Metaxas adopted the title of Arhigos, Greek for "leader" or "chieftain", and claimed a "Third Hellenic Civilization" based upon ancient Greece and the Greek Byzantine Empire of the Middle Ages.
He demanded occupation rights to strategic Greek sites and was met with a curt reply by Metaxas "Alors, c'est la guerre" ("then it is war"), which was encapsulated in Greek popular feeling in the single word "No".
www.taxcove.net /encyclopedia/Ioannis_Metaxas   (951 words)

  
 Greece metaxa, Metaxas of Greece, Greek Metaxas, Metaxas in Greece, Kommunistikon Komma Ellados
Greece metaxa, Metaxas of Greece, Greek Metaxas, Metaxas in Greece, Kommunistikon Komma Ellados
Metaxas, always a foe of Venizelos and a participant in several coup attempts, had been a minor character on the extreme right of the Greek political spectrum in the 1920s.
Metaxas used the opportunity to declare a state of emergency, dissolve parliament for an indefinite period, and suspend human rights articles of the constitution.
greece.russiansabroad.com /country_page.aspx?page=74   (409 words)

  
 Ioannis Metaxas
Born in Ithaca, Metaxas was a career soldier, first seeing action in 1897 fighting the Turkish army in the Thessalian campaign.
Ioannis Metaxas with King George II of Greece, crown prince Paul of Greece and General Alexander Papagos at the successful Albanian Campaign against invading fascist Italy during World War II.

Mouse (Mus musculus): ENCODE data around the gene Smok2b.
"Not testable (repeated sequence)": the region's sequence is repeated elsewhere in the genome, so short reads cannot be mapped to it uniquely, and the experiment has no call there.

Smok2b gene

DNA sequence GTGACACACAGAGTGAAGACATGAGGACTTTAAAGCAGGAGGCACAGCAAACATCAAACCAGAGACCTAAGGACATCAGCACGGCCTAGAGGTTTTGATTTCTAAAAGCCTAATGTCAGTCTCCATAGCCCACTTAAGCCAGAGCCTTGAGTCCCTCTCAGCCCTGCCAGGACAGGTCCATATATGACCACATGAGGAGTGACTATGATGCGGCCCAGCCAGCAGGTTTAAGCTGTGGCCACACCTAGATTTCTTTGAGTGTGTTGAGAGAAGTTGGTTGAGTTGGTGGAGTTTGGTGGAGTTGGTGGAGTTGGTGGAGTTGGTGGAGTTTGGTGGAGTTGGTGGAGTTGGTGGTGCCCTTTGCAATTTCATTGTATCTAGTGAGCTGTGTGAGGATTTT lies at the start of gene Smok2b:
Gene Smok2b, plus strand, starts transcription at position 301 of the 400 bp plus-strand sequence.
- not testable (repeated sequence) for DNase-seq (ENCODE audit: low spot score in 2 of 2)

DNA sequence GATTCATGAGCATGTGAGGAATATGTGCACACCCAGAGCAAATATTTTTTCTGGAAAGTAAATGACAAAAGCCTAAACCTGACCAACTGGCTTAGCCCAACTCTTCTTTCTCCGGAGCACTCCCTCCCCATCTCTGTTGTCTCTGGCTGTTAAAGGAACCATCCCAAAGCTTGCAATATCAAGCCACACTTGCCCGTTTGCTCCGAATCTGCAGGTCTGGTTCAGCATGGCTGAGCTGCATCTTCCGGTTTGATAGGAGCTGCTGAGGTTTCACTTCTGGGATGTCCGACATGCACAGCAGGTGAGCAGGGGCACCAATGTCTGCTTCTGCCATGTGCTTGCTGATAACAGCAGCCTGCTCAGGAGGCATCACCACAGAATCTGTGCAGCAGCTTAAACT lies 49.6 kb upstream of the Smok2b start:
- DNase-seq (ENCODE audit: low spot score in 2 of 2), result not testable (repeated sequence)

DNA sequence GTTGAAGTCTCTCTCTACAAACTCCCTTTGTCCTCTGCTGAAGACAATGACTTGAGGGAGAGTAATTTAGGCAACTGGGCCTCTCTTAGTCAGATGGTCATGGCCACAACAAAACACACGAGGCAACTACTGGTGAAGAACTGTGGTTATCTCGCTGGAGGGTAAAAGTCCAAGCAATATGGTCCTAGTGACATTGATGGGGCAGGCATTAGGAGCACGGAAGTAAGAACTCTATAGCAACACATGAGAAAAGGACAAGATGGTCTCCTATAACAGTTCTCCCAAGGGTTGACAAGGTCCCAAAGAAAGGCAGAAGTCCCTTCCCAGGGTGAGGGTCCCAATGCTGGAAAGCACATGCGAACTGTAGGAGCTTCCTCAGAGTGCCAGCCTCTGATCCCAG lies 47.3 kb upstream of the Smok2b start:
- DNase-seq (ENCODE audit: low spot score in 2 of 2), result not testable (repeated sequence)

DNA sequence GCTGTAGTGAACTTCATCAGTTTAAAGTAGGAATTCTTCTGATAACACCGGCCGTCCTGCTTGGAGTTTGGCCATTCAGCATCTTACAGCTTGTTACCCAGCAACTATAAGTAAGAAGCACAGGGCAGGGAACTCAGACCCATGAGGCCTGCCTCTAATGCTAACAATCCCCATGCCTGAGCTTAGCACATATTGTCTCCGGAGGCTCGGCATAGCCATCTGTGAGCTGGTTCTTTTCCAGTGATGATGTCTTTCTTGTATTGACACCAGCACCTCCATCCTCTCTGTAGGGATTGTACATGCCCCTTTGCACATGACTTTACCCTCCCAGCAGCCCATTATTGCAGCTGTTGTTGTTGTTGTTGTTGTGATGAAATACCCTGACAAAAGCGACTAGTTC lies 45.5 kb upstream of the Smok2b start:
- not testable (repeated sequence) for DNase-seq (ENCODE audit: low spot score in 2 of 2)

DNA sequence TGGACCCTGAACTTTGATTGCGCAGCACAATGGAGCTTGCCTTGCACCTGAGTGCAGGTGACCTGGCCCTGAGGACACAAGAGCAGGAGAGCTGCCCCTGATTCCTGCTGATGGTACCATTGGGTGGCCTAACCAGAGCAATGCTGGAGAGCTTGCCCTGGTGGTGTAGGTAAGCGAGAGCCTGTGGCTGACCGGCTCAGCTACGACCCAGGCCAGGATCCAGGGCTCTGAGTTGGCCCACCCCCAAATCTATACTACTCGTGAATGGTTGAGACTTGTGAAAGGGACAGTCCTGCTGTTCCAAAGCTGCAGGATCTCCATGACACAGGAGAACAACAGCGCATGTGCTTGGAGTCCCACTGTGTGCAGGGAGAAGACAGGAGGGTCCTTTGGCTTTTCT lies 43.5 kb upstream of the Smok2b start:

He is reviled by some for his dictatorial state, and admired by others for his popular policies, patriotism, defiance to aggression, and he is associated with the military victory of the Greeks against Italy.
www.mlahanas.de /Greece/History/Portraits/IoannisMetaxas.html   (775 words)

  
 Ioannis Metaxas - Gnorx.com, the free encyclopedia   (Site not responding. Last check: 2007-11-04)
Allied support and 60,000 Cretan soldiers, the king was deposed and Venizelos empowered, declaring war on June 29, 1917.
fascist regime), Metaxas banned political parties, arrested his opponents (around 15,000 Greeks were imprisoned and tortured or exiled for political offences by the Metaxas regime), criminalized strikes and introduced widespread censorship of the media.
Metaxas is a controversial figure in Greek history.
www.gnorx.com /Ioannis_Metaxas   (522 words)

  
 4th of August Regime - Wikipedia, the free encyclopedia
Metaxas thought Hellenic nationalism was to galvanize "the heathen values of ancient Greece, specifically those of Sparta, along with the Christian values of the Medieval empire of Byzantium" (Clogg, Richard; A Concise History of Greece; 1992).